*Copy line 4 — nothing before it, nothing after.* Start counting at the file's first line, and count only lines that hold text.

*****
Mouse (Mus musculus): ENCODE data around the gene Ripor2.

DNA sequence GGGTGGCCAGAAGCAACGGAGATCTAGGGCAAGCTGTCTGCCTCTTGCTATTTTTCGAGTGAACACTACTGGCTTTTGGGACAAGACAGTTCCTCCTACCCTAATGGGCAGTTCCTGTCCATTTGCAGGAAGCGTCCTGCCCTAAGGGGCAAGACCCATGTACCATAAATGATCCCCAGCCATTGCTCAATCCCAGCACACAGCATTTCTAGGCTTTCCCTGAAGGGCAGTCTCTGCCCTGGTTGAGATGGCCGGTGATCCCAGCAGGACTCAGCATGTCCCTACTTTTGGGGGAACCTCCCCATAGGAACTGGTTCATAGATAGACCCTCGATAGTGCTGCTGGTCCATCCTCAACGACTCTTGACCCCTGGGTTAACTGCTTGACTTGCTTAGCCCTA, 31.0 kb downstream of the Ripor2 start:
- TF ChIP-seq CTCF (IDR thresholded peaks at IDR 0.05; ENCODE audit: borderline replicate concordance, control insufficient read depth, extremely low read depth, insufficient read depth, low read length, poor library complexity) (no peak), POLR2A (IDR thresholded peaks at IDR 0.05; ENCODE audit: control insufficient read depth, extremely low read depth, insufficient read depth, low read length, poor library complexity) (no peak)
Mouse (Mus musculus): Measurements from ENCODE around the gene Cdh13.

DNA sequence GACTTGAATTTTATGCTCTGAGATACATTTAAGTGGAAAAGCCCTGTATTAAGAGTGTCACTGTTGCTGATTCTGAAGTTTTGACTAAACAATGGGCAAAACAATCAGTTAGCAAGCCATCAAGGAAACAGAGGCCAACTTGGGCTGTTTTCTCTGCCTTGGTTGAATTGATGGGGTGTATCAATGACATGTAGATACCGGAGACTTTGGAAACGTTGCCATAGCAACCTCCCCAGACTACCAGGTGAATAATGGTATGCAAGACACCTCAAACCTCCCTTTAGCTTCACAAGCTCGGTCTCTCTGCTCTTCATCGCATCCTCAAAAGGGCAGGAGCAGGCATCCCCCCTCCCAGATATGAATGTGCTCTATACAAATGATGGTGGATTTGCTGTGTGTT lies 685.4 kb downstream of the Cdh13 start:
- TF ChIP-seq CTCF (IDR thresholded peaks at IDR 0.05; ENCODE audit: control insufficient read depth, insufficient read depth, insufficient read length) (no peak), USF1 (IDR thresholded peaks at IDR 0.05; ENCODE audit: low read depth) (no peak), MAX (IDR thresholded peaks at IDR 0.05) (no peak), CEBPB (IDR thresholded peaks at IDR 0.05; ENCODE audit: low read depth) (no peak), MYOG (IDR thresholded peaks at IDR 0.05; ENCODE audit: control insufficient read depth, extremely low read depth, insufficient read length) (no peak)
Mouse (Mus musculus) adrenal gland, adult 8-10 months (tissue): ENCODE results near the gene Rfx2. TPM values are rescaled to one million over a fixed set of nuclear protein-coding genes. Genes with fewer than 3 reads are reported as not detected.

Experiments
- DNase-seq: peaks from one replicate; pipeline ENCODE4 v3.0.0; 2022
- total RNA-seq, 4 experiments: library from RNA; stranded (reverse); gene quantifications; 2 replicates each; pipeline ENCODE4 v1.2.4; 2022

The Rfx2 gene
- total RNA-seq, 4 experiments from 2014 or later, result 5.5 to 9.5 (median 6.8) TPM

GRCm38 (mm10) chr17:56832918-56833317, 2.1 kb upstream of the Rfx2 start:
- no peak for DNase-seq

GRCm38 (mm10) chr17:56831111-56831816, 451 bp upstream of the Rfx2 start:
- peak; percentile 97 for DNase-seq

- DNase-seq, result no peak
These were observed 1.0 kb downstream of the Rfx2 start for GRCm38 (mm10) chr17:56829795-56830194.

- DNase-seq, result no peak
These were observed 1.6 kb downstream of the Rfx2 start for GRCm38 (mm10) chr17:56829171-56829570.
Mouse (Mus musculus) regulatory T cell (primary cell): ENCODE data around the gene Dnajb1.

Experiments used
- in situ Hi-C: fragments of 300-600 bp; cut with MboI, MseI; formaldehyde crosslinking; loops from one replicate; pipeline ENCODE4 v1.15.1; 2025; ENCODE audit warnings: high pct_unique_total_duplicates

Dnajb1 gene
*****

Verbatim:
Mouse (Mus musculus): Measurements from ENCODE around the gene Cdh13.